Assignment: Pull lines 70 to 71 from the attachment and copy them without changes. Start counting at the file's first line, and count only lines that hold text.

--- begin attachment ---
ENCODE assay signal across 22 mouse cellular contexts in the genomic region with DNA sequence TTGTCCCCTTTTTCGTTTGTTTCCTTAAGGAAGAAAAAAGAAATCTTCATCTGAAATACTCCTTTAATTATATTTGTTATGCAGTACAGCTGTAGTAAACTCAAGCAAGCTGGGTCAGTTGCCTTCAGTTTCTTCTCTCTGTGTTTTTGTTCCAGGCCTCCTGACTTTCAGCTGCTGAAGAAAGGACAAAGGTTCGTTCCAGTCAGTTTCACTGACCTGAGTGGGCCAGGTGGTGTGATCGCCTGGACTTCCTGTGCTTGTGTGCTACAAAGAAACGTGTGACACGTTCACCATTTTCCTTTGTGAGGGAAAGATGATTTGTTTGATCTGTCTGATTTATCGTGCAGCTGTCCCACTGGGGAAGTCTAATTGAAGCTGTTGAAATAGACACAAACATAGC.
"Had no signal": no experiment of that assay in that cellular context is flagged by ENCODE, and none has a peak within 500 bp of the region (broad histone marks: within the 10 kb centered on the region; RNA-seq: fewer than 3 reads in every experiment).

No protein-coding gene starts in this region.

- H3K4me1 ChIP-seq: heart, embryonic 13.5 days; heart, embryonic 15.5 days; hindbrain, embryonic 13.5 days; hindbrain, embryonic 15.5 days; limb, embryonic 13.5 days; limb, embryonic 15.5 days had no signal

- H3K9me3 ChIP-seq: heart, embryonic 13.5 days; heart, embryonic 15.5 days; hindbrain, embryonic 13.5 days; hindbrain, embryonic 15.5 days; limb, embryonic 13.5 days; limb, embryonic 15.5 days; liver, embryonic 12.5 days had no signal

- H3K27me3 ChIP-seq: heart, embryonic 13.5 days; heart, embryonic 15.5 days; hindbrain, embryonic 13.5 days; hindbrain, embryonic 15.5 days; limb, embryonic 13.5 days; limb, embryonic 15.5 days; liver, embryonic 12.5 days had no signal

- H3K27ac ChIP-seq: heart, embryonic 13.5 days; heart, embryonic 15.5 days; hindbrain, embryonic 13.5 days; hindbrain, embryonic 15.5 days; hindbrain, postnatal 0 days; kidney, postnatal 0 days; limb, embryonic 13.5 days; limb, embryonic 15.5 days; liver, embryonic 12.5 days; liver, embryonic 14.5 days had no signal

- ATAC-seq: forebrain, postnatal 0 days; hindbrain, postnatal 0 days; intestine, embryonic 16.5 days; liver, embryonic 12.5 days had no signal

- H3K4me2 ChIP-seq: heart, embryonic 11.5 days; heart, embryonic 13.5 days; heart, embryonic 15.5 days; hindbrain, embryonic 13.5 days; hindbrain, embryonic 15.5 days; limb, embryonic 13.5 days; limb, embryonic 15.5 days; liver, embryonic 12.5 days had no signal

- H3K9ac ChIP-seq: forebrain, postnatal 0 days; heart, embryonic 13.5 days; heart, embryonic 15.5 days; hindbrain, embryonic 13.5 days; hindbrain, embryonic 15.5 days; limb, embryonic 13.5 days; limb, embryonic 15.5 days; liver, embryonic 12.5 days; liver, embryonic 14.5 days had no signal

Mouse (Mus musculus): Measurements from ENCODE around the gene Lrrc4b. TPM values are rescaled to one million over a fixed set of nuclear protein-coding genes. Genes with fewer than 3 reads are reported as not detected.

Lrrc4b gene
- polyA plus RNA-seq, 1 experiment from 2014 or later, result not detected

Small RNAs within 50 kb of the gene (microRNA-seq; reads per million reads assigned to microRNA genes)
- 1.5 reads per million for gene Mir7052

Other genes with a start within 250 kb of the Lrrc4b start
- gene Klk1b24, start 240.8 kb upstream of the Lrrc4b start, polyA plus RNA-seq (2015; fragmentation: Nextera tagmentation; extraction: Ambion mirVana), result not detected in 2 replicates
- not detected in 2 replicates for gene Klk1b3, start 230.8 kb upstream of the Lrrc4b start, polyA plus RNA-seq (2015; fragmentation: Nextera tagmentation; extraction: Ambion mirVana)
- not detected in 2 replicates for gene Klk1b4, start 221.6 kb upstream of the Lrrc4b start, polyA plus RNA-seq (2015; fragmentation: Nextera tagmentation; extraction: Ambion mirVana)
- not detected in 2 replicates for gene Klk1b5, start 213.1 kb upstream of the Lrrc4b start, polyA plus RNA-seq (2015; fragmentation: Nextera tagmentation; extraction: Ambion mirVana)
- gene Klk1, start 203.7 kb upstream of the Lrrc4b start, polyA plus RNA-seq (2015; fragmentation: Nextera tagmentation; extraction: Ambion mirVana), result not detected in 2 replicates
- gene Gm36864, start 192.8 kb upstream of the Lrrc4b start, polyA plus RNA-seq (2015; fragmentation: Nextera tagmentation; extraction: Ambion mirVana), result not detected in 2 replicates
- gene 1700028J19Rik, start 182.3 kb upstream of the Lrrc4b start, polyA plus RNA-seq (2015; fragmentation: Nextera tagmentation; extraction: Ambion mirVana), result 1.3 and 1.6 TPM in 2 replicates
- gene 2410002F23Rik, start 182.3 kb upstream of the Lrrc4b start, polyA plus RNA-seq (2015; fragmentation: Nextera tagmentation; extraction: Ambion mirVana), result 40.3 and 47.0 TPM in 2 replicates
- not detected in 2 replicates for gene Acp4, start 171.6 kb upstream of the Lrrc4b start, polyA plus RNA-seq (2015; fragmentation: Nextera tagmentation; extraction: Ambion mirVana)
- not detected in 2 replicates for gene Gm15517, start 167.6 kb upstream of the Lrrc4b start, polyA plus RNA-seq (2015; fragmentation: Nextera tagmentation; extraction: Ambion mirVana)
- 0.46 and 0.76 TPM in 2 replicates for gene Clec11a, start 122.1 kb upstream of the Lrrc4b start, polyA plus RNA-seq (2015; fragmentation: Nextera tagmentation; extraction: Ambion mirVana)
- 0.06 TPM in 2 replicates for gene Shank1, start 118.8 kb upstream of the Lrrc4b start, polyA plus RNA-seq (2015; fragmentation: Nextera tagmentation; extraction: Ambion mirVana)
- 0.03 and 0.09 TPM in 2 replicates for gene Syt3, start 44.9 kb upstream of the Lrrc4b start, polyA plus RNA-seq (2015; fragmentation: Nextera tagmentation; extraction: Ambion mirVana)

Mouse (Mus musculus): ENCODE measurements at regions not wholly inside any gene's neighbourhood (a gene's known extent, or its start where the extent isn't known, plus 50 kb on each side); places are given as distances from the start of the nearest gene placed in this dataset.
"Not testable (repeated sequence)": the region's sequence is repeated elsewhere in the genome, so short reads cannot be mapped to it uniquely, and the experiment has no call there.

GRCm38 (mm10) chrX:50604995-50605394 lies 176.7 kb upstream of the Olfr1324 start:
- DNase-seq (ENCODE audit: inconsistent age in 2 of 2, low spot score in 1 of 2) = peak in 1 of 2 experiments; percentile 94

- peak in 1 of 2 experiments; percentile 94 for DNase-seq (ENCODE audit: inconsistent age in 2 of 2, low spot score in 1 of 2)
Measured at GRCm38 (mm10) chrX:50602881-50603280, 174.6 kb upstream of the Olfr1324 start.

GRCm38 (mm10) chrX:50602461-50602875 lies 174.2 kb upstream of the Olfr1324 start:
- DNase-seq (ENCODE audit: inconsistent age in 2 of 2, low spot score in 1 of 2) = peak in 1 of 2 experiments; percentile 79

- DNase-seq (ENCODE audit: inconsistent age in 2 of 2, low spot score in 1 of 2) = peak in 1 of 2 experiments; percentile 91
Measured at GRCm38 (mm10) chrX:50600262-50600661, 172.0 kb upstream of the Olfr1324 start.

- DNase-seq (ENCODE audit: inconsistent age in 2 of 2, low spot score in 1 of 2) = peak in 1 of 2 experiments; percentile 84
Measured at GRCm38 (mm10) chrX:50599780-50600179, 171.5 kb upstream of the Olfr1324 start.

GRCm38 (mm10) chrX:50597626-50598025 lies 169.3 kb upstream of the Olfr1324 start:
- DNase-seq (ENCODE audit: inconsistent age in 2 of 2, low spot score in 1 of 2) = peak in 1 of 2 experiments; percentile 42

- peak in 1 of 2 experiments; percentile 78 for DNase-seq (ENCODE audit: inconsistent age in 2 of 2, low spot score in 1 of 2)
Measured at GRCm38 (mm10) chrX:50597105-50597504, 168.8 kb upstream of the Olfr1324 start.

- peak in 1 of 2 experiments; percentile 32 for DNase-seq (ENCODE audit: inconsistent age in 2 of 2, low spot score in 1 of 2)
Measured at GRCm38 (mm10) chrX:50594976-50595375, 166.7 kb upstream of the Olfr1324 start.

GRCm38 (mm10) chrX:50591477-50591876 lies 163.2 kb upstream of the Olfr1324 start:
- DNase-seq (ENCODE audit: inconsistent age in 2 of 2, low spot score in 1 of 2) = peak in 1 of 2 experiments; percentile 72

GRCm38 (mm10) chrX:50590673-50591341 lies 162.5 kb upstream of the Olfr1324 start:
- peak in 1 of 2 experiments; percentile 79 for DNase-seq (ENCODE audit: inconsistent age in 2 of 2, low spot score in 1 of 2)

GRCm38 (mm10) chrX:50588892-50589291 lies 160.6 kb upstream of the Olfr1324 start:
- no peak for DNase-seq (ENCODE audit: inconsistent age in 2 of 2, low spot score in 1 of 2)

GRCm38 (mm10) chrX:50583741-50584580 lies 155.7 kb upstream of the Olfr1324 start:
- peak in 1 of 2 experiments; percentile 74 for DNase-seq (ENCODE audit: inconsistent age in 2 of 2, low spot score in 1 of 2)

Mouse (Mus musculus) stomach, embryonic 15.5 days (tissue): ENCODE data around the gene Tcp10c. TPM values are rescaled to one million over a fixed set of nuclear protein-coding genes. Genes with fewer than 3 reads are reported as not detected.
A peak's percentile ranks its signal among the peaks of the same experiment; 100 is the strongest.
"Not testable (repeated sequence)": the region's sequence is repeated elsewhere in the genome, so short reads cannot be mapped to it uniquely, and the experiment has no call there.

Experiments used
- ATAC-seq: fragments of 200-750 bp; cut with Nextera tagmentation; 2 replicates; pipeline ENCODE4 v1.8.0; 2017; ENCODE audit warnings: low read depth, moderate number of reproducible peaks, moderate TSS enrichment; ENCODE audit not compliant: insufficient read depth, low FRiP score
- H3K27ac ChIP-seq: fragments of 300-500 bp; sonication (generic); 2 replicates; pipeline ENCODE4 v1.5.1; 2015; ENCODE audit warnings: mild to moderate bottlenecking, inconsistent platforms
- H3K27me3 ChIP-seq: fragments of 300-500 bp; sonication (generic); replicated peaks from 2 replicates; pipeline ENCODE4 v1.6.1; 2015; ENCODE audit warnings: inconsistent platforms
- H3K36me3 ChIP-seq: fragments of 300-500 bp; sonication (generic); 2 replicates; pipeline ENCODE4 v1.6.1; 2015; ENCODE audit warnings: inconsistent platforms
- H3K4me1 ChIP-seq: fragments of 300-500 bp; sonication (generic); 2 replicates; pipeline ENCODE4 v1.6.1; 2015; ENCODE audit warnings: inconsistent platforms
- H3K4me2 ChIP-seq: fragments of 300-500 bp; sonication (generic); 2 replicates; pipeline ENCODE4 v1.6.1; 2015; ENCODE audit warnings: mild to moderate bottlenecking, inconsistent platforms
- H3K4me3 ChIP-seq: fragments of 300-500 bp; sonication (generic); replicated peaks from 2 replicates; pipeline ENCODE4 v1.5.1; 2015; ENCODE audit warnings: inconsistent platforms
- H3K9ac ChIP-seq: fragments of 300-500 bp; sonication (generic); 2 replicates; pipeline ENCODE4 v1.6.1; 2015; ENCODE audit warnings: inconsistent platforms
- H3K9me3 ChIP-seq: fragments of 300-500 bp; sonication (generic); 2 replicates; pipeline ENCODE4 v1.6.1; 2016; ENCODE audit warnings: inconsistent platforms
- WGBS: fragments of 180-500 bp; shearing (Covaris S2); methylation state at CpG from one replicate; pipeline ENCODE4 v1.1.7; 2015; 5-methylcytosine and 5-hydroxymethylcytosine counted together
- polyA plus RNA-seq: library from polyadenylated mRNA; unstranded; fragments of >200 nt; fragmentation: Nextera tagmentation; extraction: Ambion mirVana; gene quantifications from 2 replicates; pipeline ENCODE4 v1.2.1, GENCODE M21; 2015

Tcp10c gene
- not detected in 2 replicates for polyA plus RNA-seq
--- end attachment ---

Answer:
- polyA plus RNA-seq: library from polyadenylated mRNA; unstranded; fragments of >200 nt; fragmentation: Nextera tagmentation; extraction: Ambion mirVana; gene quantifications from 2 replicates; pipeline ENCODE4 v1.2.1, GENCODE M21; 2015

Tcp10c gene